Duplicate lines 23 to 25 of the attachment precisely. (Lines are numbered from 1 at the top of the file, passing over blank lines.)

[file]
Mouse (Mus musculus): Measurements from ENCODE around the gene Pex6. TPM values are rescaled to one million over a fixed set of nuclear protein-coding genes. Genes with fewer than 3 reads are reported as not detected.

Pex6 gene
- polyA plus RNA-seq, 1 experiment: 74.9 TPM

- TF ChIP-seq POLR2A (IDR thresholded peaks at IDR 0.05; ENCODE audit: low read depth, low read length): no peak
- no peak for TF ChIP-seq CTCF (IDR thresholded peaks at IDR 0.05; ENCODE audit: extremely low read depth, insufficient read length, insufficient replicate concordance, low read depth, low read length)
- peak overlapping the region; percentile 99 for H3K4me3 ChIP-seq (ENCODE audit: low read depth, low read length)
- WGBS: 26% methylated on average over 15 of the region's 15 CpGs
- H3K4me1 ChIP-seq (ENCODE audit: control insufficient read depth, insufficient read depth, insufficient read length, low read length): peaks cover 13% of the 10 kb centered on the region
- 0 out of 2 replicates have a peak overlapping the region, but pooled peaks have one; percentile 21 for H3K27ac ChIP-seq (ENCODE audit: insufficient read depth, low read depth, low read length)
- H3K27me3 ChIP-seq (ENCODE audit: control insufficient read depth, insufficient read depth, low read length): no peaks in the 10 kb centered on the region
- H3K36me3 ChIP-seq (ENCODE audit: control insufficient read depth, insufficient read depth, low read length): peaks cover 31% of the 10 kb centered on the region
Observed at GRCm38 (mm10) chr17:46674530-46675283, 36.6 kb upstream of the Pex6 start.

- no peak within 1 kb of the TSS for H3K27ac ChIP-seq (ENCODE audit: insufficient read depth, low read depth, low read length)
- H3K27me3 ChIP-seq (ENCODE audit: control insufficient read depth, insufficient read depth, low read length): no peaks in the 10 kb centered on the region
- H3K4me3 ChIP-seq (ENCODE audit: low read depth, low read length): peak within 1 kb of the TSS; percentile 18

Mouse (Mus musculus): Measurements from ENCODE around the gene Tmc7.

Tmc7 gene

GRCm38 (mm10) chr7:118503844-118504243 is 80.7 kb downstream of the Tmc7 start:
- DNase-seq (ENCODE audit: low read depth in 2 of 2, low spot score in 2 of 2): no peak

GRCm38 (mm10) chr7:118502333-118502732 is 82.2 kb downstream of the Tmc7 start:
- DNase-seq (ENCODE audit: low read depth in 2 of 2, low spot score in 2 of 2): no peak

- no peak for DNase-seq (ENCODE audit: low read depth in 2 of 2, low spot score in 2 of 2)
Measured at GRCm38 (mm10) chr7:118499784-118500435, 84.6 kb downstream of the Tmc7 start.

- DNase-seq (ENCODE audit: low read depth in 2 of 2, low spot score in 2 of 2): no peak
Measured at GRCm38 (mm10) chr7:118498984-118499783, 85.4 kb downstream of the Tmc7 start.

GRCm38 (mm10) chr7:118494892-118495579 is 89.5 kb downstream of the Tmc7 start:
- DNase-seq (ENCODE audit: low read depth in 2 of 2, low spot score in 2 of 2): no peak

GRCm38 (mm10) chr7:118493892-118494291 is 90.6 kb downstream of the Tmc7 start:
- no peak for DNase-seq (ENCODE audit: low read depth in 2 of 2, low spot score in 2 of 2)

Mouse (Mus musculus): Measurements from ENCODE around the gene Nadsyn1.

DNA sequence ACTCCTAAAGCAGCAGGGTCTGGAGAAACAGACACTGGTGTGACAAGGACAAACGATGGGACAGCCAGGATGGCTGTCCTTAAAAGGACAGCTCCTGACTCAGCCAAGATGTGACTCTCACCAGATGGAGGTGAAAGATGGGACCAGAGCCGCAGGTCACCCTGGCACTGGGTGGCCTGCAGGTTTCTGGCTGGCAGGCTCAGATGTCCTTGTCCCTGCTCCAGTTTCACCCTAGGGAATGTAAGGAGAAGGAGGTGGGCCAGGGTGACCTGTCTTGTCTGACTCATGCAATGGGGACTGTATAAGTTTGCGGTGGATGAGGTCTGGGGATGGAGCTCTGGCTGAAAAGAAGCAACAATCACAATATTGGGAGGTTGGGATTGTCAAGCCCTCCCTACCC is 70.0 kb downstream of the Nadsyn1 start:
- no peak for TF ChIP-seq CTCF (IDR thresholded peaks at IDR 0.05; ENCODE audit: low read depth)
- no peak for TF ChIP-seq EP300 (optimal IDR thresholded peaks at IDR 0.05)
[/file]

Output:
Measured at GRCm38 (mm10) chr7:118499784-118500435, 84.6 kb downstream of the Tmc7 start.

- DNase-seq (ENCODE audit: low read depth in 2 of 2, low spot score in 2 of 2): no peak
Measured at GRCm38 (mm10) chr7:118498984-118499783, 85.4 kb downstream of the Tmc7 start.